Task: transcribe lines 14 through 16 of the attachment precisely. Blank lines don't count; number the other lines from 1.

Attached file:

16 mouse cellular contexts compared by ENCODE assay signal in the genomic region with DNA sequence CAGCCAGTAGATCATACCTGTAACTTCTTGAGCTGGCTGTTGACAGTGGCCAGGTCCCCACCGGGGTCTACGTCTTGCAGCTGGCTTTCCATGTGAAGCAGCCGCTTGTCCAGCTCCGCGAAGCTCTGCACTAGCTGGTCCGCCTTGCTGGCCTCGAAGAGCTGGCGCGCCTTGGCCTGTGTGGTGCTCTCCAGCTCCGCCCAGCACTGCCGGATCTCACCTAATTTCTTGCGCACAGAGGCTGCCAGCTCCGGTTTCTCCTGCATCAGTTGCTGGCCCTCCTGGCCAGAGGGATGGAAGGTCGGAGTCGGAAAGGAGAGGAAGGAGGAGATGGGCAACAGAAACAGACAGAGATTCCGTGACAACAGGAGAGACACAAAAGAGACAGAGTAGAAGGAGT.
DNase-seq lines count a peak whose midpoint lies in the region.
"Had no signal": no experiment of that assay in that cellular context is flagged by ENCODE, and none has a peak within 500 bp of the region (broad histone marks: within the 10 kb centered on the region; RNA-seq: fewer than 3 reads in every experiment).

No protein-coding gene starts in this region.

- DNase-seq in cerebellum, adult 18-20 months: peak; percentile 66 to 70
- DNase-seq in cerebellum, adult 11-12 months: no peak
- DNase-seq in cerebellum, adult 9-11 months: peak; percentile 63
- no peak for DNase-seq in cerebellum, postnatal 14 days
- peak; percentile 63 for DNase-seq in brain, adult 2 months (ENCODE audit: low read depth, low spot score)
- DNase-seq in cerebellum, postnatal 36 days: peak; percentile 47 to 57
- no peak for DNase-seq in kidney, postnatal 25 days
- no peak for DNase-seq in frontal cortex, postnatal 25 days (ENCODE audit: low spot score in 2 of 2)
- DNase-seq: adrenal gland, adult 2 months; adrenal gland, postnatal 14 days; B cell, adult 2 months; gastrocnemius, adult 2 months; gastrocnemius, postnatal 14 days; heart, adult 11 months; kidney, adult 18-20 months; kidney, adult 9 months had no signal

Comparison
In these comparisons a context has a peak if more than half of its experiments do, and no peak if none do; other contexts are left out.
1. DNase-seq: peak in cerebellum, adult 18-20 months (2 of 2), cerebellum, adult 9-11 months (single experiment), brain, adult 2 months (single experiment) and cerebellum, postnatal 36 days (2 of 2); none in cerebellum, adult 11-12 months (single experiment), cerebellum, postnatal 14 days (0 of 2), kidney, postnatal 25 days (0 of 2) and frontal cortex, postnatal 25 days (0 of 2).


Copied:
Comparison
In these comparisons a context has a peak if more than half of its experiments do, and no peak if none do; other contexts are left out.
1. DNase-seq: peak in cerebellum, adult 18-20 months (2 of 2), cerebellum, adult 9-11 months (single experiment), brain, adult 2 months (single experiment) and cerebellum, postnatal 36 days (2 of 2); none in cerebellum, adult 11-12 months (single experiment), cerebellum, postnatal 14 days (0 of 2), kidney, postnatal 25 days (0 of 2) and frontal cortex, postnatal 25 days (0 of 2).